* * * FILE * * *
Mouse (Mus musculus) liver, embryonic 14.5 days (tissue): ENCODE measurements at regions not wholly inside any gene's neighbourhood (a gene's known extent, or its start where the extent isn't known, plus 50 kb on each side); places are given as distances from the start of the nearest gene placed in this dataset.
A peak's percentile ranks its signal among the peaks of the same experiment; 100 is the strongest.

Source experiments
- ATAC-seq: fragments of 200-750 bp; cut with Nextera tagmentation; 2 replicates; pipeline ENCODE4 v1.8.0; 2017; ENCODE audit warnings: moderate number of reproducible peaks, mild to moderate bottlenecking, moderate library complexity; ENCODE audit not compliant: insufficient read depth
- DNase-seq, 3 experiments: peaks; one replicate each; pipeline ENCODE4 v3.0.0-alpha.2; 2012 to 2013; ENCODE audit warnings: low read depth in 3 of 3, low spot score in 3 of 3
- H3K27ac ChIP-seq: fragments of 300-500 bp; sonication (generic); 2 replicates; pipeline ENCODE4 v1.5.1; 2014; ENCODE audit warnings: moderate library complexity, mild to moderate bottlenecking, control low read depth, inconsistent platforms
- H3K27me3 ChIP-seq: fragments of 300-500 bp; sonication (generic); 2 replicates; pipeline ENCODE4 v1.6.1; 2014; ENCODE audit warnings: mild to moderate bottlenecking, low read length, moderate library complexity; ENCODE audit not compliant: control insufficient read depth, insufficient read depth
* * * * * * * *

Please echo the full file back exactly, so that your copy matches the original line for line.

Mouse (Mus musculus) liver, embryonic 14.5 days (tissue): ENCODE measurements at regions not wholly inside any gene's neighbourhood (a gene's known extent, or its start where the extent isn't known, plus 50 kb on each side); places are given as distances from the start of the nearest gene placed in this dataset.
A peak's percentile ranks its signal among the peaks of the same experiment; 100 is the strongest.

Source experiments
- ATAC-seq: fragments of 200-750 bp; cut with Nextera tagmentation; 2 replicates; pipeline ENCODE4 v1.8.0; 2017; ENCODE audit warnings: moderate number of reproducible peaks, mild to moderate bottlenecking, moderate library complexity; ENCODE audit not compliant: insufficient read depth
- DNase-seq, 3 experiments: peaks; one replicate each; pipeline ENCODE4 v3.0.0-alpha.2; 2012 to 2013; ENCODE audit warnings: low read depth in 3 of 3, low spot score in 3 of 3
- H3K27ac ChIP-seq: fragments of 300-500 bp; sonication (generic); 2 replicates; pipeline ENCODE4 v1.5.1; 2014; ENCODE audit warnings: moderate library complexity, mild to moderate bottlenecking, control low read depth, inconsistent platforms
- H3K27me3 ChIP-seq: fragments of 300-500 bp; sonication (generic); 2 replicates; pipeline ENCODE4 v1.6.1; 2014; ENCODE audit warnings: mild to moderate bottlenecking, low read length, moderate library complexity; ENCODE audit not compliant: control insufficient read depth, insufficient read depth